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It will work and some people do it but it might be harder to break apart. If you can't find pipe dope, you aren't looking hard enough. It's very easy to find. You'll find it at any hardware store or plumbing supply with the the galvanized and black pipes. Teflon tape will be there too. I use Teflon tape over pipe dope every time.

Don't go looking for a product called pipe dope. That's just what people call it.
 

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Just ask any hardware store for pipe dope or even better, teflon tape.

I personally wouldn't use threadlocker as a sealant, especially on any small brass fittings like the 10/32" stuff that is so common on needle valves but if you really really can't find thread tape or dope then give it a try.
 

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Teflon Tape.

I would be very careful about Loctite on Brass. When you eventually
want to dissemble there will be a very good chance you may round off a
corner on the brass nuts attempting to break the Loctite bond.
 

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loctite blue is ok, seals and holds well. and it is easy to dissassemble, the one with trouble to disassemble is the loctite red.

regular teflon pipe dope seals, but don't hold, on large pipe is ok, because the fraction between the metal contact holds.
teflon tape seals, but don't hold, so on large pipe is ok as well, same reaon as pipe dope.

a 10ml tube of regular pipe dope or a roll of single density 520" of teflon tape is about $2 from any hardware store, but a bottle of 10ml loctite blue is about $20-$25, big difference in price and with a good reason.
 

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Just ask any hardware store for pipe dope or even better, teflon tape.

I personally wouldn't use threadlocker as a sealant, especially on any small brass fittings like the 10/32" stuff that is so common on needle valves but if you really really can't find thread tape or dope then give it a try.
quite opposite, on 10-32 thread fittings, teflon tape stay out of the way, and pipe dope seals but the 10-32 fittings are weak to aganist torque, easy to come loose.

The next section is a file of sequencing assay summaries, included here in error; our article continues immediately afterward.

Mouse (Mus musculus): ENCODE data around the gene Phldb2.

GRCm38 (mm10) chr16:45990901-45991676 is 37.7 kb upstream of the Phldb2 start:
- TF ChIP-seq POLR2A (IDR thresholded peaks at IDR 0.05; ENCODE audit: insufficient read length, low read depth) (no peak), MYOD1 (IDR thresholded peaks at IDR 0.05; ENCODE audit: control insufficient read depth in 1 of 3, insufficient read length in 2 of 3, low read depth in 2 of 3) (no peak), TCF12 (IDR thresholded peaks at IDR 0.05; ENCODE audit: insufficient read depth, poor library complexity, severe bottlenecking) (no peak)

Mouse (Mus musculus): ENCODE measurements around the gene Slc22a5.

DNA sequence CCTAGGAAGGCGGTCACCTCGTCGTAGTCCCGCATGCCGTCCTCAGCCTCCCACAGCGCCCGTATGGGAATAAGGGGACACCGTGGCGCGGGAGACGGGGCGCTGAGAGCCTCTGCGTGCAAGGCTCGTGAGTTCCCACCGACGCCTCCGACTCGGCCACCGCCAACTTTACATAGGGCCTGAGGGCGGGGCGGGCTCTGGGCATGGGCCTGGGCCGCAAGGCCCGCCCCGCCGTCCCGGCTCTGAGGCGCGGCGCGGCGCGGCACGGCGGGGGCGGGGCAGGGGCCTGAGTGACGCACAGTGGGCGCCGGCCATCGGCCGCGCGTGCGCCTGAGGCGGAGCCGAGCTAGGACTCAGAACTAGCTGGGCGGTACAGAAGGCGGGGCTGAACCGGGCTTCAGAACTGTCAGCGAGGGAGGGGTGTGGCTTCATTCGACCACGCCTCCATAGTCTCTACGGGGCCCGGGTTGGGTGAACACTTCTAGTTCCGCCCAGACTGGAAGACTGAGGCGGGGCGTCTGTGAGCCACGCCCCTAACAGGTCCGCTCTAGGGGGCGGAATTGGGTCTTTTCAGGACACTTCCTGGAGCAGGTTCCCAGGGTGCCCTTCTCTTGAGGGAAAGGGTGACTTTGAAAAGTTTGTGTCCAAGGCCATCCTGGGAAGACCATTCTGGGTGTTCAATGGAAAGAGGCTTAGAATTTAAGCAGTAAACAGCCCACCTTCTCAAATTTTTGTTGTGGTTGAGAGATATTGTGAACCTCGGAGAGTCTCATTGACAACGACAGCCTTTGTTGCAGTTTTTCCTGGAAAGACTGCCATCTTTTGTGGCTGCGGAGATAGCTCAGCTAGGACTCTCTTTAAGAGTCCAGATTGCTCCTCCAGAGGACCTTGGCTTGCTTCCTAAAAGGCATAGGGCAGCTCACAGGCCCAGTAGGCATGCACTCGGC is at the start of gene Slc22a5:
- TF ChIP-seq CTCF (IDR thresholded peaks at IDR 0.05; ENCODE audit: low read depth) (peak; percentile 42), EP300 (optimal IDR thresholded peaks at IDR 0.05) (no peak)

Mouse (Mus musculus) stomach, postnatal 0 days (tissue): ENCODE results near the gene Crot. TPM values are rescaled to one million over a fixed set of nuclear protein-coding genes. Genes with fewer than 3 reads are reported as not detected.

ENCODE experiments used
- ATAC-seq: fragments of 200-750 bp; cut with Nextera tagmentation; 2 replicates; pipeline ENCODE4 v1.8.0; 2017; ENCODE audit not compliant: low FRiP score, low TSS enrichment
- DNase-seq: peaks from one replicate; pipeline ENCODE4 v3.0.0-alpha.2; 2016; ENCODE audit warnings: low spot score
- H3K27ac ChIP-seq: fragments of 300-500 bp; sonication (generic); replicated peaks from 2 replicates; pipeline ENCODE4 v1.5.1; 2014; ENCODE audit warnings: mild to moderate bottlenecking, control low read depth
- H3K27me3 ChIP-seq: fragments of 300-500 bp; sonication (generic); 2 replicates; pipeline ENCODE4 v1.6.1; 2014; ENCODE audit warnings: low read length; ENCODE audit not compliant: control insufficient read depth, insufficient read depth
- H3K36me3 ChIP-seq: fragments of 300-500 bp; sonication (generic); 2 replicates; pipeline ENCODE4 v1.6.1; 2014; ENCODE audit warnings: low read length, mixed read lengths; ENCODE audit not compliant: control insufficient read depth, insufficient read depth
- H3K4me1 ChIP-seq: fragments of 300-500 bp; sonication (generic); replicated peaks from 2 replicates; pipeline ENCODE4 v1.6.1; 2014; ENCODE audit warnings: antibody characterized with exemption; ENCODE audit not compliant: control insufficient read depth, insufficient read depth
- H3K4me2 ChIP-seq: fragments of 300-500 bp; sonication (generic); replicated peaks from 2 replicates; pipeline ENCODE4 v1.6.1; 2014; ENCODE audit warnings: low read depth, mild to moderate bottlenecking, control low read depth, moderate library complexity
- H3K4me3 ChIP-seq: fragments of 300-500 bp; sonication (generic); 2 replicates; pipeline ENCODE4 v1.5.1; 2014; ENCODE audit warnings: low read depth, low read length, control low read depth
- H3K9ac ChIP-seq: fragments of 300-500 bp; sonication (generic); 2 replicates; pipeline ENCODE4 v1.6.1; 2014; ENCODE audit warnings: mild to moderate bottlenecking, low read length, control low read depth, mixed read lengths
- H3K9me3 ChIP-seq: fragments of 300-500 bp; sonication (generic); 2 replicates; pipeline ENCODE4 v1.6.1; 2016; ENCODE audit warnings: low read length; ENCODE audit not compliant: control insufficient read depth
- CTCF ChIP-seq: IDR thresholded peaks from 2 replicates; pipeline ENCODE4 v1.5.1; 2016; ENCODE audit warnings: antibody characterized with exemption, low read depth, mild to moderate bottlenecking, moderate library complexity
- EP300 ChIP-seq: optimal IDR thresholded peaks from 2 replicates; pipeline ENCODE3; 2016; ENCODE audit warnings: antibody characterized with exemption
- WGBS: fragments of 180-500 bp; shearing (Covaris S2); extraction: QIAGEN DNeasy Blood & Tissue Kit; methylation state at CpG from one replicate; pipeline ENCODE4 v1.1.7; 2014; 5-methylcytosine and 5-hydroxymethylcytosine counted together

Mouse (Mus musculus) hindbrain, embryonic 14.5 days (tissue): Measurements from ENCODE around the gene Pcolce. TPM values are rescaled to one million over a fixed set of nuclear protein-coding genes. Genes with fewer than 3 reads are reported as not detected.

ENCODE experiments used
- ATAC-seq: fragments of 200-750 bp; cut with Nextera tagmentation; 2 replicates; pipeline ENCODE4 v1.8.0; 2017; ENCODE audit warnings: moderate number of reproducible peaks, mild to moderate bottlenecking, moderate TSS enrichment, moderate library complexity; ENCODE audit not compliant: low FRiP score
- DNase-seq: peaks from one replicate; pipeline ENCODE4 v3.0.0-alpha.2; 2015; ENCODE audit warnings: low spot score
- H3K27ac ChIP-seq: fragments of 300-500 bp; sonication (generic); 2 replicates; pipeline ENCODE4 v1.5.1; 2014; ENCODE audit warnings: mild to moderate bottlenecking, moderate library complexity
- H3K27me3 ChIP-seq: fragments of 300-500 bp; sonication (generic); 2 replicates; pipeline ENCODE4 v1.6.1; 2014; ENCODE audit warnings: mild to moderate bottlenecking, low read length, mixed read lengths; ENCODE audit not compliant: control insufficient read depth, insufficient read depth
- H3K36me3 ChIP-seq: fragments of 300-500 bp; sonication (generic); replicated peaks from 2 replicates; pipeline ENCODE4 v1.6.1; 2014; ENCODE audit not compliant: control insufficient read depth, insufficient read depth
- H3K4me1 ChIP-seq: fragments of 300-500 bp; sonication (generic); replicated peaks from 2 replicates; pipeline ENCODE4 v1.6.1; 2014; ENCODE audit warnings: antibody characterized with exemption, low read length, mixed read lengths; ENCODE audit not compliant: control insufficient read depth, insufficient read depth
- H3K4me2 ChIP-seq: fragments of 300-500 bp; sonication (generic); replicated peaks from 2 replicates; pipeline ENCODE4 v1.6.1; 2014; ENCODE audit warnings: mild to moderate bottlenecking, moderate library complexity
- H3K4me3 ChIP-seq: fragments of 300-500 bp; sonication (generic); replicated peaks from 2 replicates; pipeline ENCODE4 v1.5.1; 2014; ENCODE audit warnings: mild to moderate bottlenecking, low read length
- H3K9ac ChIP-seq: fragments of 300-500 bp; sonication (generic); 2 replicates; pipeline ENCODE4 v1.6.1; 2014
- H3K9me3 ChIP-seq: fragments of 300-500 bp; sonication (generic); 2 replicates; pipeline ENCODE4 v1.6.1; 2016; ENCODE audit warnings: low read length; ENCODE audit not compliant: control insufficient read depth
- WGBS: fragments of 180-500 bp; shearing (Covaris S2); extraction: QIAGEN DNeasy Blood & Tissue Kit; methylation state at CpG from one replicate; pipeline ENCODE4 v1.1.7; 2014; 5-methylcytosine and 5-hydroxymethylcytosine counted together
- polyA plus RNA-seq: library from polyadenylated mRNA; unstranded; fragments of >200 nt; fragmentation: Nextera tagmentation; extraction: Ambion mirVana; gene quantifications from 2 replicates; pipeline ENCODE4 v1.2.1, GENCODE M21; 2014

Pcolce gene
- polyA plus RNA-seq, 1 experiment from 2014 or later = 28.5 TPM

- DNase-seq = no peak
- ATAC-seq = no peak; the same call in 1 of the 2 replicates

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You don't want locktite. That is to keep bolts from vibrating loose and will it not seal fittings.

To seal fittings from pressure you want leak lock. It's the liquid teflon tape.

http://www.highsidechem.com/leaklock.html
 

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You don't want locktite. That is to keep bolts from vibrating loose and will it not seal fittings.

To seal fittings from pressure you want leak lock. It's the liquid teflon tape.

http://www.highsidechem.com/leaklock.html
look into detail about loctite purple, blue, red, and the 500 series sealant, you might have different oppion...

the same question was asked not long ago
http://www.plantedtank.net/forums/showthread.php?t=194289&highlight=loctite+blue

the pro's answer.
http://www.plantedtank.net/forums/showpost.php?p=2049649&postcount=12
 

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look into detail about loctite purple, blue, red, and the 500 series sealant, you might have different oppion...

the same question was asked not long ago
http://www.plantedtank.net/forums/showthread.php?t=194289&highlight=loctite+blue

the pro's answer.
http://www.plantedtank.net/forums/showpost.php?p=2049649&postcount=12

Hi, I am a pro. As in professional mechanic. For a living I work on 400 hZ 3 phase generators, air conditioning systems, 5000 psi hydraulic test sets and more for supporting aircraft. I've been at it for 14 years.

The product shown is for ensuring bolts in high stress or high vibration areas do not work themselves loose. It is in no way designed to seal.

Edit: I looked at the link from the "pro". To be fair I have never used the locktite in "stick" form that he speaks of. I'm sure it would work as well, locktite has a lot of good products. I will however reiterate that the product the OP asked about is not a sealant.
 

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Hi, I am a pro. As in professional mechanic. For a living I work on 400 hZ 3 phase generators, air conditioning systems, 5000 psi hydraulic test sets and more for supporting aircraft. I've been at it for 14 years.